Since its publication, I have been talking to people from all walks of life who have had similar experiences in taking care of their mothers. Reading Tea Leaves is helping them remember their own mothers and their own experiences
Margaret, 87, a woman who I met at a senior center, told me about losing her own mother when she was 10. Her mother was from Ireland and had 7 children. Margaret has spent her life working — for many years she was a data entry operator for the rail roads.
My friend Jim wrote to me that Tea Leaves brought back memories of his mother ” on the eve of what would’ve been her 89th birthday. Have had that thought you expressed, that I wish she had survived in whatever form, that I would take what I could get. She had other plans, however. ..she had them turn off the respirator & turn on the morphine drip. This decisiveness, a quality I admire, spared her much pain & futility. She was thinking of herself, after so much time spent thinking of others.”
Just this afternoon, I talked to a reporter from Milestones newspaper, in Philadelphia, who had the same experience as me taking care of her mother who died from pancreatic cancer.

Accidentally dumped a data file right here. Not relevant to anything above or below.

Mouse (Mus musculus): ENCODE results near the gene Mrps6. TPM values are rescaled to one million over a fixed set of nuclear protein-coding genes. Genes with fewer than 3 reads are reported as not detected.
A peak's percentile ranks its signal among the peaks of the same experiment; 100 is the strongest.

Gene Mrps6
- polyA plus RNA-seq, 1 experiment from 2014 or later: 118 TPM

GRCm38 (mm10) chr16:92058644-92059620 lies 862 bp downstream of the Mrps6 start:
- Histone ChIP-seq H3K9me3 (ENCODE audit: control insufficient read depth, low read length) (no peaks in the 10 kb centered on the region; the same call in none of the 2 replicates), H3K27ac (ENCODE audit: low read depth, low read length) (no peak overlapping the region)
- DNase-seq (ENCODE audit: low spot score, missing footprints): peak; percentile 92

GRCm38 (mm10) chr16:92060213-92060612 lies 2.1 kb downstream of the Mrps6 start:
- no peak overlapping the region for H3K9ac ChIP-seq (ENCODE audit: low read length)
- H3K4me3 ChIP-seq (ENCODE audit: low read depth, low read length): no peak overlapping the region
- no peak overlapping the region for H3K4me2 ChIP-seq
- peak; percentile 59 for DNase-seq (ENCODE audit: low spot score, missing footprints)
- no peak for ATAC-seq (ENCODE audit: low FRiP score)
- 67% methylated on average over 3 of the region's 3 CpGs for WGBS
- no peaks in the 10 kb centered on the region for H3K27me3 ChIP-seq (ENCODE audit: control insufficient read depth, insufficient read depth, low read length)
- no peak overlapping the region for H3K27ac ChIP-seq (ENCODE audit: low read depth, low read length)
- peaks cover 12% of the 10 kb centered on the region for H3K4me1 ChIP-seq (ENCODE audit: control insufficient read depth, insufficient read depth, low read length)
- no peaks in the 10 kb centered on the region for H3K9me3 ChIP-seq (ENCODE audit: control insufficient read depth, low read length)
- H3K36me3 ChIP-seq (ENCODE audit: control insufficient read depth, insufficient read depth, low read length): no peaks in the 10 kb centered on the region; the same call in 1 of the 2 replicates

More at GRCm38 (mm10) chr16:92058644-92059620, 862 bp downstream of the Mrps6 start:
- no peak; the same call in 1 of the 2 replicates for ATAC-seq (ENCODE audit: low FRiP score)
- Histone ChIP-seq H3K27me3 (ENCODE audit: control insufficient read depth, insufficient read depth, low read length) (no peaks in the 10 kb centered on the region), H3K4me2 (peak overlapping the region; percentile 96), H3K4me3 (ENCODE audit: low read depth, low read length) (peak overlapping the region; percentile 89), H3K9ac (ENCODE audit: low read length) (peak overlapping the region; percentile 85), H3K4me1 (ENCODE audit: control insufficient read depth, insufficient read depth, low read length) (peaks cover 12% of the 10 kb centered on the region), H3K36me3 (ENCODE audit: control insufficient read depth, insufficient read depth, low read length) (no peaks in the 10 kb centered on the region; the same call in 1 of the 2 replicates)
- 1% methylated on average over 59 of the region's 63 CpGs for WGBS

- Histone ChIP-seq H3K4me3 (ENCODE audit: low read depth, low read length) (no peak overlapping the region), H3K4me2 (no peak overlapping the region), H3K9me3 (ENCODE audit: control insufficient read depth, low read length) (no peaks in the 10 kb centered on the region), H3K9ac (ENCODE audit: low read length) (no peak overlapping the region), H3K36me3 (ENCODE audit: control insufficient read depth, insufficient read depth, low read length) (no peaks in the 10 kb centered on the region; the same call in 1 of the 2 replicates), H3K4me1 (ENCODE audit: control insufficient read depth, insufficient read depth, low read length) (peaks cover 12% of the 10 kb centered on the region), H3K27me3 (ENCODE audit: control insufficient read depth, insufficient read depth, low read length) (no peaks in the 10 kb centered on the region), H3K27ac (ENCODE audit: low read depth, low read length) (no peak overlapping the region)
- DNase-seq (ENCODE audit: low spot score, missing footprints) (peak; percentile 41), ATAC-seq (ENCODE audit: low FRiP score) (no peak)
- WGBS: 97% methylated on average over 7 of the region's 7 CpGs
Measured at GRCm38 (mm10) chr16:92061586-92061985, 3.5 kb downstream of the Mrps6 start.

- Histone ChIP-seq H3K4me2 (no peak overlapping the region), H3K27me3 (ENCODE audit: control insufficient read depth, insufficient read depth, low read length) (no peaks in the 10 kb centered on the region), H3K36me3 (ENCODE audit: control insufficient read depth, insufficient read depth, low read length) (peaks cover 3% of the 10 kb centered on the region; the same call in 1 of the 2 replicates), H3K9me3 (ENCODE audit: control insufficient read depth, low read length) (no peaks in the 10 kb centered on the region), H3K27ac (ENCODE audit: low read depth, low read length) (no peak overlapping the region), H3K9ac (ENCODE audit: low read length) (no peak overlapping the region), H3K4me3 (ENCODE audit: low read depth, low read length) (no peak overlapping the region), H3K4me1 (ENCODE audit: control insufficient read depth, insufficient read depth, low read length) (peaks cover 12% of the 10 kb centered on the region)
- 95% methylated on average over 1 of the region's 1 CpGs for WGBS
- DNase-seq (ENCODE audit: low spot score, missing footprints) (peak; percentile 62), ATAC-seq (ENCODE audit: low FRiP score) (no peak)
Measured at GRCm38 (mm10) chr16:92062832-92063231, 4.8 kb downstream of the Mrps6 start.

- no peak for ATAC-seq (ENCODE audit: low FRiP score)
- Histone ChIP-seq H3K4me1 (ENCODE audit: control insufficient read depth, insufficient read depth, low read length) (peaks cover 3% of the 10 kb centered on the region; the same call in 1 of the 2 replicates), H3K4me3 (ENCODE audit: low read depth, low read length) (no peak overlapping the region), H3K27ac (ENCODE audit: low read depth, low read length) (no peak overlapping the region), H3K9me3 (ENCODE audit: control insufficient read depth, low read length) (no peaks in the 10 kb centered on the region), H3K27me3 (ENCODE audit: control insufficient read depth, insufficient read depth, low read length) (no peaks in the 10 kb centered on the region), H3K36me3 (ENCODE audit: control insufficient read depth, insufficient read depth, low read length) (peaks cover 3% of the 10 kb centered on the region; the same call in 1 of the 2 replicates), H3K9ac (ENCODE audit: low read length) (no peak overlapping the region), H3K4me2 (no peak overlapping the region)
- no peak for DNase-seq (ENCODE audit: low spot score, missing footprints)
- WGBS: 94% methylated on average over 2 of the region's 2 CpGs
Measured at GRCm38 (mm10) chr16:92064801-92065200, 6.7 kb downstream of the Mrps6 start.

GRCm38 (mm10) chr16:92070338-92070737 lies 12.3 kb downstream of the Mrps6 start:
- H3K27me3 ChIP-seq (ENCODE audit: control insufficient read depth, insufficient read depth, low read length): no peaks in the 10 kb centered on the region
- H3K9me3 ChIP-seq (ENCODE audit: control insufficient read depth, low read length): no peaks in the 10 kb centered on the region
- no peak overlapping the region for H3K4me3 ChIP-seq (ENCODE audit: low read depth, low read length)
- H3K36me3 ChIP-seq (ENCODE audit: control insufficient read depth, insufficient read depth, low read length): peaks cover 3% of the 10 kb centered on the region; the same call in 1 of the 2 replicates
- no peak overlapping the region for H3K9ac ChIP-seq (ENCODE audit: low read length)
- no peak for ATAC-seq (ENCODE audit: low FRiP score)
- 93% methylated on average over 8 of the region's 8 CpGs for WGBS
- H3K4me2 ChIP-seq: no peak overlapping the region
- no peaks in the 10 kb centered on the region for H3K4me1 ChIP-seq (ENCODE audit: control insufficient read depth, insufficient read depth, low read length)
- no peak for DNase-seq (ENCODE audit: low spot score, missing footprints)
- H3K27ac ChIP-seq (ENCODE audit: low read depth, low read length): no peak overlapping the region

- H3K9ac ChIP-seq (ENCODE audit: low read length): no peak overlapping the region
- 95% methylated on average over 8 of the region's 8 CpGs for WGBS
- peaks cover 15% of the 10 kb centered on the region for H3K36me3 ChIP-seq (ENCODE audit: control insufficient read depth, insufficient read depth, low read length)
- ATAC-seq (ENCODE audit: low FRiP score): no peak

Suddently, I feel like a cultural worker, forging connections with others.
During Pride week in NY, I am reading at the New York SAGE Center. The Center, which was opened in the Chelsea section of New York in January of 2012, is the first full -time senior center serving the LGBT community. And in late May, I am meeting with the members of PFLAG (Parents and Friends of Lesbians and Gays) in Collingswood, NJ.
During my travels, I was on a wonderful panel at the Equality Forum and was interviewed by a WHYY NewsWorks reporter:
I was also profiled in the Chestnut Hill Local by reporter Len Lear:
Janet Mason, a second generation feminist, intimately explores the paradoxical legacies of family and culture. Any woman who has borne witness to the passing of her mother will be moved by this account and any woman who has yet to face this life-changing transition will be illuminated and directed, as if by a map.
—Sheila Ortiz Taylor